It says those who come first in the state do extensive research but not everyone who does extensive research is a state ranker, in that sense, if you get what I mean. One of my friends who went to Terry Lee tutoring and quit told me that Terry Lee's son got a state rank in 3U and 4U and he studied "within the syllabus".

Regarding matrix and it's popularity, the money comes from their business profits clearly. If you typed up "hsc tutoring" on google search, you'd literally get Matrix and Talent 100 as the first 2 tuition centres which come up. A friend of mine told me Matrix advertises through giving out brochures at a train station. I mean yes, the money doesn't come from "magic" but rather it comes from hiring people to do that job, using the business' money in order to do that. Yes it's a high risk activity because there's is an equal chance (or lower) that your tutoring business may fail at the end of the day
 

Carrotsticks

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Well... it gives you a better understanding of what's in sllabus although it won't be assessed in tests. Read this article, http://www.smh.com.au/federal-politics/the-question/do-students-need-tutoring-to-succeed-in-the-hsc-20111014-1loyq.html

It says those who come first in the state do extensive research but not everyone who does extensive research is a state ranker, in that sense, if you get what I mean. One of my friends who went to Terry Lee tutoring and quit told me that Terry Lee's son got a state rank in 3U and 4U and he studied "within the syllabus".

Regarding matrix and it's popularity, the money comes from their business profits clearly. If you typed up "hsc tutoring" on google search, you'd literally get Matrix and Talent 100 as the first 2 tuition centres which come up. A friend of mine told me Matrix advertises through giving out brochures at a train station. I mean yes, the money doesn't come from "magic" but rather it comes from hiring people to do that job, using the business' money in order to do that. Yes it's a high risk activity because there's is an equal chance (or lower) that your tutoring business may fail at the end of the day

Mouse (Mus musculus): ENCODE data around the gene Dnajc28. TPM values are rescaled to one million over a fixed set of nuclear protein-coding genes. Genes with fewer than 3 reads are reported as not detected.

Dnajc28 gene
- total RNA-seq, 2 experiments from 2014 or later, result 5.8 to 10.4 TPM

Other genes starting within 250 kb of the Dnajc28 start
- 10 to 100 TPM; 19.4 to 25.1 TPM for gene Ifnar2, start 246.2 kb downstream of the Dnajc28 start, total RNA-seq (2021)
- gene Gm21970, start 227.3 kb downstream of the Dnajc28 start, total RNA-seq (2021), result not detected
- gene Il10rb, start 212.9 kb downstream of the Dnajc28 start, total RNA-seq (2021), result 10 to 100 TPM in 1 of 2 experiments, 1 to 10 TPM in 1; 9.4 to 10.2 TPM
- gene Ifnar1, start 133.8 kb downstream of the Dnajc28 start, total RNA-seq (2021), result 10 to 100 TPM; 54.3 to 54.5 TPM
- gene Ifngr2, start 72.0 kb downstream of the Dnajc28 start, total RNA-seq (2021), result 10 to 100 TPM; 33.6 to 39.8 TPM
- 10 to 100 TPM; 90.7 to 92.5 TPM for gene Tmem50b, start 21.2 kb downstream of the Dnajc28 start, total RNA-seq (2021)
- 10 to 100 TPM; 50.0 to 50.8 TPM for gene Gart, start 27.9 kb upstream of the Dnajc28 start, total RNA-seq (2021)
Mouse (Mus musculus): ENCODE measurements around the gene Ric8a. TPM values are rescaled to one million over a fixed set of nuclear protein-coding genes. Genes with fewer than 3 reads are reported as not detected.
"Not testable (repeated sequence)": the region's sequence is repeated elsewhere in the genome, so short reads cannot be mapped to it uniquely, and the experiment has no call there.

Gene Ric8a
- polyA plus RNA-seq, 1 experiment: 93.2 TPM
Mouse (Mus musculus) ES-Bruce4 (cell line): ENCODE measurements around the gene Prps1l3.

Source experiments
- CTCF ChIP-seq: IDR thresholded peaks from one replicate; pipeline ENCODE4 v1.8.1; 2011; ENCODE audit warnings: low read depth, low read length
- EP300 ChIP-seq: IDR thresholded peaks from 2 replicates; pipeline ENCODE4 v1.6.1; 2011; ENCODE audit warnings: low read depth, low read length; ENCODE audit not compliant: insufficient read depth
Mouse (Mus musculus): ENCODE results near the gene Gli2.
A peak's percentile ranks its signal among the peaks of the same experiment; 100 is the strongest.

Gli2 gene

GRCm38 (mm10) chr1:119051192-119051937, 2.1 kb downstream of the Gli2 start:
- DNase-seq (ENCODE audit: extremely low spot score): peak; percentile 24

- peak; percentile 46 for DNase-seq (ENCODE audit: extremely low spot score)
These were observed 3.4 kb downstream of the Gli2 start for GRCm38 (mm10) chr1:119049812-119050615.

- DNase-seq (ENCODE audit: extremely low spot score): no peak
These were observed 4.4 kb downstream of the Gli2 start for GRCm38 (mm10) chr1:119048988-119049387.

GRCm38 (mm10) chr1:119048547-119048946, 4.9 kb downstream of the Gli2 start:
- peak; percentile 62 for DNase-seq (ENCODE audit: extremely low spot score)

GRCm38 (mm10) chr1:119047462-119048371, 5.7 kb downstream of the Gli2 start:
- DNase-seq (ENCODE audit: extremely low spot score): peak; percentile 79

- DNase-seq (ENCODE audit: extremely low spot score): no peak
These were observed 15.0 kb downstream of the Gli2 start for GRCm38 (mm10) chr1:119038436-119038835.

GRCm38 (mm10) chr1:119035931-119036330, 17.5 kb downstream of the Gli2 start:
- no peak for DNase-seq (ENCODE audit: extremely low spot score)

Firstly, your first paragraph doesn't address my first point (asking you how does out-of-syllabus content help acquire state ranks). I hardly think "It gives you a better understanding of what's in syllabus" is a sufficient reason (if it even constitutes a reason). Re: Terry's son, a little known fact is that he studied the Extension 1 and 2 course at least twice (yes, two years in a row) before sitting the HSC. Perhaps part of his success was attributed to that. Regardless, I'm not too sure what you were trying to communicate by using him as an example.

Secondly, Matrix does not advertise through giving out brochures. This practice has not been undertaken for several years. I suspect they once did, then somebody told their friend, who told their friend, etc etc. Generations later, people still think the same thing even though the company has moved way past that point. I am not defending Matrix, but I am happy to refute any bullshit I see.